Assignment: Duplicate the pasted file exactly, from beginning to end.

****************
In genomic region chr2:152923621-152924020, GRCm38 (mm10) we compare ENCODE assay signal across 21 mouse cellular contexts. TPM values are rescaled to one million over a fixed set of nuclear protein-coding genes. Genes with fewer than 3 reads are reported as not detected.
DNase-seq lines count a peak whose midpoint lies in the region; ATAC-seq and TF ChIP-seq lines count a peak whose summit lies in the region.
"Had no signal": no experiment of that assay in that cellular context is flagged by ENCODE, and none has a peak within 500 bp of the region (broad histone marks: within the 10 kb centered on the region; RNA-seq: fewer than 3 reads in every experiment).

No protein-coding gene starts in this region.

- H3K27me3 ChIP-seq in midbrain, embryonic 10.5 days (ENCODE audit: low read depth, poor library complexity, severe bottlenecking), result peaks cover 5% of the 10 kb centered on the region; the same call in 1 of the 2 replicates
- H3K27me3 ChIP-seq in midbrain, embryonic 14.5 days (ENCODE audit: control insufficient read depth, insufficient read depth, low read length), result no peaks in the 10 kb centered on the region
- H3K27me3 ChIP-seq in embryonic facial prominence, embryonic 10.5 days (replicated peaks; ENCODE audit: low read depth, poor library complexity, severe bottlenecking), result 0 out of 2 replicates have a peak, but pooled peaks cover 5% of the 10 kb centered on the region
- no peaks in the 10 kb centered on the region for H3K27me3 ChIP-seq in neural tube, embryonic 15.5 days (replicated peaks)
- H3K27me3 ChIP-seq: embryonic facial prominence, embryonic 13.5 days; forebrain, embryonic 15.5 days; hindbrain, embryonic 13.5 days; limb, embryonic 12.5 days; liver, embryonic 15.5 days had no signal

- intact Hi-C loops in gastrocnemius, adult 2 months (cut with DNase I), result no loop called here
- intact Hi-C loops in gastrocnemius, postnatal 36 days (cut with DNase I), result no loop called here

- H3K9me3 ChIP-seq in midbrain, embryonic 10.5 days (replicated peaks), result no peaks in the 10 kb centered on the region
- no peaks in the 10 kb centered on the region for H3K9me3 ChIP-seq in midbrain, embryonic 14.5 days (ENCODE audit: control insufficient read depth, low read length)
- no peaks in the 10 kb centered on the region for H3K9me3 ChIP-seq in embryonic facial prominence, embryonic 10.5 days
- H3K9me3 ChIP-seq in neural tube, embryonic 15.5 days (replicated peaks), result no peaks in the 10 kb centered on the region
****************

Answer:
In genomic region chr2:152923621-152924020, GRCm38 (mm10) we compare ENCODE assay signal across 21 mouse cellular contexts. TPM values are rescaled to one million over a fixed set of nuclear protein-coding genes. Genes with fewer than 3 reads are reported as not detected.
DNase-seq lines count a peak whose midpoint lies in the region; ATAC-seq and TF ChIP-seq lines count a peak whose summit lies in the region.
"Had no signal": no experiment of that assay in that cellular context is flagged by ENCODE, and none has a peak within 500 bp of the region (broad histone marks: within the 10 kb centered on the region; RNA-seq: fewer than 3 reads in every experiment).

No protein-coding gene starts in this region.

- H3K27me3 ChIP-seq in midbrain, embryonic 10.5 days (ENCODE audit: low read depth, poor library complexity, severe bottlenecking), result peaks cover 5% of the 10 kb centered on the region; the same call in 1 of the 2 replicates
- H3K27me3 ChIP-seq in midbrain, embryonic 14.5 days (ENCODE audit: control insufficient read depth, insufficient read depth, low read length), result no peaks in the 10 kb centered on the region
- H3K27me3 ChIP-seq in embryonic facial prominence, embryonic 10.5 days (replicated peaks; ENCODE audit: low read depth, poor library complexity, severe bottlenecking), result 0 out of 2 replicates have a peak, but pooled peaks cover 5% of the 10 kb centered on the region
- no peaks in the 10 kb centered on the region for H3K27me3 ChIP-seq in neural tube, embryonic 15.5 days (replicated peaks)
- H3K27me3 ChIP-seq: embryonic facial prominence, embryonic 13.5 days; forebrain, embryonic 15.5 days; hindbrain, embryonic 13.5 days; limb, embryonic 12.5 days; liver, embryonic 15.5 days had no signal

- intact Hi-C loops in gastrocnemius, adult 2 months (cut with DNase I), result no loop called here
- intact Hi-C loops in gastrocnemius, postnatal 36 days (cut with DNase I), result no loop called here

- H3K9me3 ChIP-seq in midbrain, embryonic 10.5 days (replicated peaks), result no peaks in the 10 kb centered on the region
- no peaks in the 10 kb centered on the region for H3K9me3 ChIP-seq in midbrain, embryonic 14.5 days (ENCODE audit: control insufficient read depth, low read length)
- no peaks in the 10 kb centered on the region for H3K9me3 ChIP-seq in embryonic facial prominence, embryonic 10.5 days
- H3K9me3 ChIP-seq in neural tube, embryonic 15.5 days (replicated peaks), result no peaks in the 10 kb centered on the region